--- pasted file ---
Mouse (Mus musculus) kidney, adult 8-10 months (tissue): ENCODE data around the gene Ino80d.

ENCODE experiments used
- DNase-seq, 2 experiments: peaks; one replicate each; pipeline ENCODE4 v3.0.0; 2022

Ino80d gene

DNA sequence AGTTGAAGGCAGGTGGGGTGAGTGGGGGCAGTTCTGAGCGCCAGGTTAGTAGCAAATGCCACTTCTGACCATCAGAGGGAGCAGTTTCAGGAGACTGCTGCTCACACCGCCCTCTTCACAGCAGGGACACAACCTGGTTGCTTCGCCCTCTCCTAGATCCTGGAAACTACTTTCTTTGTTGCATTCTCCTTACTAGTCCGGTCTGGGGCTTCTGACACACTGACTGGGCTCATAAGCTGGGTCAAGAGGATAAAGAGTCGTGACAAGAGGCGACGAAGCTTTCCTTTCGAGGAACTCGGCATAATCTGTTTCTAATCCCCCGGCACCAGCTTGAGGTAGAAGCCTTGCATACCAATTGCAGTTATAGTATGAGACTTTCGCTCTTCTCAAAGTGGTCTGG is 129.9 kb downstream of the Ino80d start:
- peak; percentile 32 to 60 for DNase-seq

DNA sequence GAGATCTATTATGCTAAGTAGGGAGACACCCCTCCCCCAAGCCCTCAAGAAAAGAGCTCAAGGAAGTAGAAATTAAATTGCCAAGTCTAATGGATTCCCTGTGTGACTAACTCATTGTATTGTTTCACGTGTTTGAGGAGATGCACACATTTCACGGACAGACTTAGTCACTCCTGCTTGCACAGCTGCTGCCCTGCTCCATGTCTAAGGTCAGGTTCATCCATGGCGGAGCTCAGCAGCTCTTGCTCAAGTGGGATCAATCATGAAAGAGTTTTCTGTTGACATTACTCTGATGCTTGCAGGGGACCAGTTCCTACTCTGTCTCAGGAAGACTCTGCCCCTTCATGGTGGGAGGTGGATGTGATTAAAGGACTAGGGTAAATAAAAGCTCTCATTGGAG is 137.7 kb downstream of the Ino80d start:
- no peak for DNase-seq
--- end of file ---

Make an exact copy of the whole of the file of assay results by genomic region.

Mouse (Mus musculus) kidney, adult 8-10 months (tissue): ENCODE data around the gene Ino80d.

ENCODE experiments used
- DNase-seq, 2 experiments: peaks; one replicate each; pipeline ENCODE4 v3.0.0; 2022

Ino80d gene

DNA sequence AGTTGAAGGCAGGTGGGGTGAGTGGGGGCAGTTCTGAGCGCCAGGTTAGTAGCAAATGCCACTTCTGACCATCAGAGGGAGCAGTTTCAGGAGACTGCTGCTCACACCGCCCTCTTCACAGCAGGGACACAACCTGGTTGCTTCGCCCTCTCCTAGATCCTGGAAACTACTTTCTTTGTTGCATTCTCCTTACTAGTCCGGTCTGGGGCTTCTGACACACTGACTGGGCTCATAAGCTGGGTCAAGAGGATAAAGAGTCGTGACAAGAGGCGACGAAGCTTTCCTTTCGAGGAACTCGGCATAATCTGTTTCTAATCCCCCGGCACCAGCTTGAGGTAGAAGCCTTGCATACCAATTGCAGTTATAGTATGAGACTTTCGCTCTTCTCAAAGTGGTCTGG is 129.9 kb downstream of the Ino80d start:
- peak; percentile 32 to 60 for DNase-seq

DNA sequence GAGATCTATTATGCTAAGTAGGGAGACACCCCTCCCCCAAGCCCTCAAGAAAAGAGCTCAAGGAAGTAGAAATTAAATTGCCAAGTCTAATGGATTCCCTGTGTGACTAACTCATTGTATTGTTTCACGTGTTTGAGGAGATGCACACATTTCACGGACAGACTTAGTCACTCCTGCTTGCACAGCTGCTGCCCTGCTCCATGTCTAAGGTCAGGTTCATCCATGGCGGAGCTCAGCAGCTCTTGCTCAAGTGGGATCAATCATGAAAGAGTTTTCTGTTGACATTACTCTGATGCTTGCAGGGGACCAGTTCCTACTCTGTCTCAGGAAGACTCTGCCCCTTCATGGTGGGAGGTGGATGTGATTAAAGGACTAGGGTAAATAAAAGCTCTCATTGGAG is 137.7 kb downstream of the Ino80d start:
- no peak for DNase-seq